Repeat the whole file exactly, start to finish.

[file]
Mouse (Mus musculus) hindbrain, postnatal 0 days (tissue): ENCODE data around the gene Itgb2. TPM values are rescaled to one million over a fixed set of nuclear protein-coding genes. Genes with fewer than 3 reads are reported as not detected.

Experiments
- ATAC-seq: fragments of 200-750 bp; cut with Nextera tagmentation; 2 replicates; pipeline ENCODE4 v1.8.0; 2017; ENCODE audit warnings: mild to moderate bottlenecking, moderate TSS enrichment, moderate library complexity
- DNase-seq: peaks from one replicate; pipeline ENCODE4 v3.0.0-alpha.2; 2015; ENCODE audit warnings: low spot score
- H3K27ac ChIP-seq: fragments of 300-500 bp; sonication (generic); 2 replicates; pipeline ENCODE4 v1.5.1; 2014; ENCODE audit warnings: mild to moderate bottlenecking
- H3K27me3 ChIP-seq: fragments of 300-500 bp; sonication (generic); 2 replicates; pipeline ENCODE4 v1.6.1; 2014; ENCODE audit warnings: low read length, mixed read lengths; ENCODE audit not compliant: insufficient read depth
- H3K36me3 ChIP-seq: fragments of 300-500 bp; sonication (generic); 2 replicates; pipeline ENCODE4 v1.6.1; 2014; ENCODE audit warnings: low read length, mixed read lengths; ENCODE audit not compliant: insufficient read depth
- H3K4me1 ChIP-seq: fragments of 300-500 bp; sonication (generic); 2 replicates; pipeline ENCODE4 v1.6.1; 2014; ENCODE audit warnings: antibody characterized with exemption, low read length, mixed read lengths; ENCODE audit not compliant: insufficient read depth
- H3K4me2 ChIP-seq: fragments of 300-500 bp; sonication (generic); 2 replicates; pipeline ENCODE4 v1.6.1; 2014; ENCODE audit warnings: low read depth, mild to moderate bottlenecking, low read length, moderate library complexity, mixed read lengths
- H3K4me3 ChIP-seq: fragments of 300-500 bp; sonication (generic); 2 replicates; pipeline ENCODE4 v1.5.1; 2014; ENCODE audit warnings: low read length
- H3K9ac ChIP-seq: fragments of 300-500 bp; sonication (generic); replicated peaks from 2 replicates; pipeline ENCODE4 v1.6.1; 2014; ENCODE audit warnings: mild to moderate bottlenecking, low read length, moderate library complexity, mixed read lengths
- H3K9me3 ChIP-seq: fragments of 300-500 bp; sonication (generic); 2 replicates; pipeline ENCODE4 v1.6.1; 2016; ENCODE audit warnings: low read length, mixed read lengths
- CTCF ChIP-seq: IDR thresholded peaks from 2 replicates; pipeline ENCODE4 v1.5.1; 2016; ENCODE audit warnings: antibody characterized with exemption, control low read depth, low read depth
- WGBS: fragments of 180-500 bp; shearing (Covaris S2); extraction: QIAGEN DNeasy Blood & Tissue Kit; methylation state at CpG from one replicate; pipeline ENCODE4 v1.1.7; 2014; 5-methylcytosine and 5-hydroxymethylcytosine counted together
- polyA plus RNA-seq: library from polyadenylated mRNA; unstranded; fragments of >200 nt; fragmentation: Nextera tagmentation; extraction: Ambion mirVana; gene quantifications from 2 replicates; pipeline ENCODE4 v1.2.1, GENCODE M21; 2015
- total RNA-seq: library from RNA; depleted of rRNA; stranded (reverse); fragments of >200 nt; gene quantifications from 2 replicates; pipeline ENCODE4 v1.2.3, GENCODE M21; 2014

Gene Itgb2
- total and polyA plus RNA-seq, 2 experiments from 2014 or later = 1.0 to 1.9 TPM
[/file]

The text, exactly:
Mouse (Mus musculus) hindbrain, postnatal 0 days (tissue): ENCODE data around the gene Itgb2. TPM values are rescaled to one million over a fixed set of nuclear protein-coding genes. Genes with fewer than 3 reads are reported as not detected.

Experiments
- ATAC-seq: fragments of 200-750 bp; cut with Nextera tagmentation; 2 replicates; pipeline ENCODE4 v1.8.0; 2017; ENCODE audit warnings: mild to moderate bottlenecking, moderate TSS enrichment, moderate library complexity
- DNase-seq: peaks from one replicate; pipeline ENCODE4 v3.0.0-alpha.2; 2015; ENCODE audit warnings: low spot score
- H3K27ac ChIP-seq: fragments of 300-500 bp; sonication (generic); 2 replicates; pipeline ENCODE4 v1.5.1; 2014; ENCODE audit warnings: mild to moderate bottlenecking
- H3K27me3 ChIP-seq: fragments of 300-500 bp; sonication (generic); 2 replicates; pipeline ENCODE4 v1.6.1; 2014; ENCODE audit warnings: low read length, mixed read lengths; ENCODE audit not compliant: insufficient read depth
- H3K36me3 ChIP-seq: fragments of 300-500 bp; sonication (generic); 2 replicates; pipeline ENCODE4 v1.6.1; 2014; ENCODE audit warnings: low read length, mixed read lengths; ENCODE audit not compliant: insufficient read depth
- H3K4me1 ChIP-seq: fragments of 300-500 bp; sonication (generic); 2 replicates; pipeline ENCODE4 v1.6.1; 2014; ENCODE audit warnings: antibody characterized with exemption, low read length, mixed read lengths; ENCODE audit not compliant: insufficient read depth
- H3K4me2 ChIP-seq: fragments of 300-500 bp; sonication (generic); 2 replicates; pipeline ENCODE4 v1.6.1; 2014; ENCODE audit warnings: low read depth, mild to moderate bottlenecking, low read length, moderate library complexity, mixed read lengths
- H3K4me3 ChIP-seq: fragments of 300-500 bp; sonication (generic); 2 replicates; pipeline ENCODE4 v1.5.1; 2014; ENCODE audit warnings: low read length
- H3K9ac ChIP-seq: fragments of 300-500 bp; sonication (generic); replicated peaks from 2 replicates; pipeline ENCODE4 v1.6.1; 2014; ENCODE audit warnings: mild to moderate bottlenecking, low read length, moderate library complexity, mixed read lengths
- H3K9me3 ChIP-seq: fragments of 300-500 bp; sonication (generic); 2 replicates; pipeline ENCODE4 v1.6.1; 2016; ENCODE audit warnings: low read length, mixed read lengths
- CTCF ChIP-seq: IDR thresholded peaks from 2 replicates; pipeline ENCODE4 v1.5.1; 2016; ENCODE audit warnings: antibody characterized with exemption, control low read depth, low read depth
- WGBS: fragments of 180-500 bp; shearing (Covaris S2); extraction: QIAGEN DNeasy Blood & Tissue Kit; methylation state at CpG from one replicate; pipeline ENCODE4 v1.1.7; 2014; 5-methylcytosine and 5-hydroxymethylcytosine counted together
- polyA plus RNA-seq: library from polyadenylated mRNA; unstranded; fragments of >200 nt; fragmentation: Nextera tagmentation; extraction: Ambion mirVana; gene quantifications from 2 replicates; pipeline ENCODE4 v1.2.1, GENCODE M21; 2015
- total RNA-seq: library from RNA; depleted of rRNA; stranded (reverse); fragments of >200 nt; gene quantifications from 2 replicates; pipeline ENCODE4 v1.2.3, GENCODE M21; 2014

Gene Itgb2
- total and polyA plus RNA-seq, 2 experiments from 2014 or later = 1.0 to 1.9 TPM